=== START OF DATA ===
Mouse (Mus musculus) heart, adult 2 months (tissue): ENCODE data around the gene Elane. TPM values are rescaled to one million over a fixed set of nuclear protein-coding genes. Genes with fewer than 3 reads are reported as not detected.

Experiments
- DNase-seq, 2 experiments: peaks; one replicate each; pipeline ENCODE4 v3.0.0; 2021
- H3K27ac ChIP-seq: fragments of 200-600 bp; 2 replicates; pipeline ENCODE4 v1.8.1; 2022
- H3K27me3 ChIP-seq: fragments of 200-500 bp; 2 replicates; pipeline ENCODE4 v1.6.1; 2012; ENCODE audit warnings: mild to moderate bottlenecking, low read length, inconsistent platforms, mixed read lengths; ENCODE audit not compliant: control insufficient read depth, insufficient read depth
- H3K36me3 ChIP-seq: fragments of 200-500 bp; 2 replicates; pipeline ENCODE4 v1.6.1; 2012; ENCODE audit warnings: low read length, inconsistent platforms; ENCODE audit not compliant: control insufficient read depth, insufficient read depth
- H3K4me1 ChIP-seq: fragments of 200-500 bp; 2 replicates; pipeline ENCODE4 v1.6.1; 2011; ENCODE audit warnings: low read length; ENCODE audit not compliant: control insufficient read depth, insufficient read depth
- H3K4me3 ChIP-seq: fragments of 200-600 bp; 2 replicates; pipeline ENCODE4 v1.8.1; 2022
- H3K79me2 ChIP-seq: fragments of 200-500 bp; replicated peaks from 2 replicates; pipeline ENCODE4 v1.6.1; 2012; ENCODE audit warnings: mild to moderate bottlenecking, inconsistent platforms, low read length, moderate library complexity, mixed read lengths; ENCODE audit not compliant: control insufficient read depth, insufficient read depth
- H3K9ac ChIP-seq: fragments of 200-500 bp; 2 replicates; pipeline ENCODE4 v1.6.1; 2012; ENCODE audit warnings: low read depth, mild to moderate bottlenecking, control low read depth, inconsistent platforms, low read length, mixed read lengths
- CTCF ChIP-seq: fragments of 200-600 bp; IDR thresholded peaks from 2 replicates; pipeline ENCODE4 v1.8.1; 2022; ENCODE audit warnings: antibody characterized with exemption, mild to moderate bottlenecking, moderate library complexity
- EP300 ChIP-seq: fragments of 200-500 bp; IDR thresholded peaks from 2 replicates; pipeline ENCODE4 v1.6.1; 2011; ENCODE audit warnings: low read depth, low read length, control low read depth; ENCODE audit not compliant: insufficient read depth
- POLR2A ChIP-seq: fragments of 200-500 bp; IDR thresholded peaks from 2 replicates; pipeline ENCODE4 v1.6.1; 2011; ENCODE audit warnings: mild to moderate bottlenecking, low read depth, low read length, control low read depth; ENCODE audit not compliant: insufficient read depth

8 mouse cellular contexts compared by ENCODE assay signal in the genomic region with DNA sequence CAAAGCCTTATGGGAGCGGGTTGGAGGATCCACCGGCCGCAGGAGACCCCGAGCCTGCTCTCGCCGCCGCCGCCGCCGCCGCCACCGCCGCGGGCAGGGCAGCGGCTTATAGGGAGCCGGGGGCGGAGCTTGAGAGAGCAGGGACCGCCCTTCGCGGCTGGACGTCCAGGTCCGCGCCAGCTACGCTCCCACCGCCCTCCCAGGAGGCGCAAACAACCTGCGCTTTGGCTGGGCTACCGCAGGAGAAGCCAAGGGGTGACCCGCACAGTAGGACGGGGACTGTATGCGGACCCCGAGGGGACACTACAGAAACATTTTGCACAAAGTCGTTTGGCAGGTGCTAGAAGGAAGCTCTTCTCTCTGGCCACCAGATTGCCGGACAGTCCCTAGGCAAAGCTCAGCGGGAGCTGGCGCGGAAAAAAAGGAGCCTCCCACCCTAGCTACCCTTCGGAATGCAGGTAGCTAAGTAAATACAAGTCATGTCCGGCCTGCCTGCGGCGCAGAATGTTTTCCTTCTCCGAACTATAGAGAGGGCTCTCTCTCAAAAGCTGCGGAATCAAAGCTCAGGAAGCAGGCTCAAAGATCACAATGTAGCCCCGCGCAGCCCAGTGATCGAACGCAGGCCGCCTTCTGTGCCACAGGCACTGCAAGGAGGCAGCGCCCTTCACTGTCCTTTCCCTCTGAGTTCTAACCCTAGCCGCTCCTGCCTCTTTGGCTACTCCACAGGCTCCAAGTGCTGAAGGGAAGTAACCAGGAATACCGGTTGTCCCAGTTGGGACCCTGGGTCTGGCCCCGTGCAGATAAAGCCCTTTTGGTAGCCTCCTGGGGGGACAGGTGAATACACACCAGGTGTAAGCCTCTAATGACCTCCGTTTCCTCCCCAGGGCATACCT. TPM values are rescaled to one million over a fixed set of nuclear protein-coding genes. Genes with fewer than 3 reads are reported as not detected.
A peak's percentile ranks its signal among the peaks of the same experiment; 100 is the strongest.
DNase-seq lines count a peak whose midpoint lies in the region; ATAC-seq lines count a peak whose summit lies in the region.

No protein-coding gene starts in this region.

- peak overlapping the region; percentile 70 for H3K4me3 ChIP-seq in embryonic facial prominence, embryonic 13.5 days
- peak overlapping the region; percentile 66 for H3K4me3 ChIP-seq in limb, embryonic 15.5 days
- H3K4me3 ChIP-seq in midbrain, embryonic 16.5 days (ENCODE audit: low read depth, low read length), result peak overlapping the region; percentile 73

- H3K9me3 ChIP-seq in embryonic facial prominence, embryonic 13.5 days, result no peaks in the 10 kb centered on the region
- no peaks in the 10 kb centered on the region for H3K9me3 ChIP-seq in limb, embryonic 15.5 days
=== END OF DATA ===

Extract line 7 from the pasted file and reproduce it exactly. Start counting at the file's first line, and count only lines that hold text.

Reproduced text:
- H3K4me1 ChIP-seq: fragments of 200-500 bp; 2 replicates; pipeline ENCODE4 v1.6.1; 2011; ENCODE audit warnings: low read length; ENCODE audit not compliant: control insufficient read depth, insufficient read depth